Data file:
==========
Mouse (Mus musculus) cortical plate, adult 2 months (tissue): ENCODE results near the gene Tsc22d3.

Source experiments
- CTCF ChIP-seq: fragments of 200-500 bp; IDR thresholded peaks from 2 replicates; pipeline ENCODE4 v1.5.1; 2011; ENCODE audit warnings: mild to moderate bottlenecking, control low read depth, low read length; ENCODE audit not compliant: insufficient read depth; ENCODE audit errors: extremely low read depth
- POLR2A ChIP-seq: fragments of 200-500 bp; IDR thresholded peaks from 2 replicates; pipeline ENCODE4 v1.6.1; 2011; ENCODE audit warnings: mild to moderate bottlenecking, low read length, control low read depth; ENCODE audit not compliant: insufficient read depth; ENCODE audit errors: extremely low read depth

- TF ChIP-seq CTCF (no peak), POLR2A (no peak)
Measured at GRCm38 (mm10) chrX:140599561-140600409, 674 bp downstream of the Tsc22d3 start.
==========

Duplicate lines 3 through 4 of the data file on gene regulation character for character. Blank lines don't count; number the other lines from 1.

- CTCF ChIP-seq: fragments of 200-500 bp; IDR thresholded peaks from 2 replicates; pipeline ENCODE4 v1.5.1; 2011; ENCODE audit warnings: mild to moderate bottlenecking, control low read depth, low read length; ENCODE audit not compliant: insufficient read depth; ENCODE audit errors: extremely low read depth
- POLR2A ChIP-seq: fragments of 200-500 bp; IDR thresholded peaks from 2 replicates; pipeline ENCODE4 v1.6.1; 2011; ENCODE audit warnings: mild to moderate bottlenecking, low read length, control low read depth; ENCODE audit not compliant: insufficient read depth; ENCODE audit errors: extremely low read depth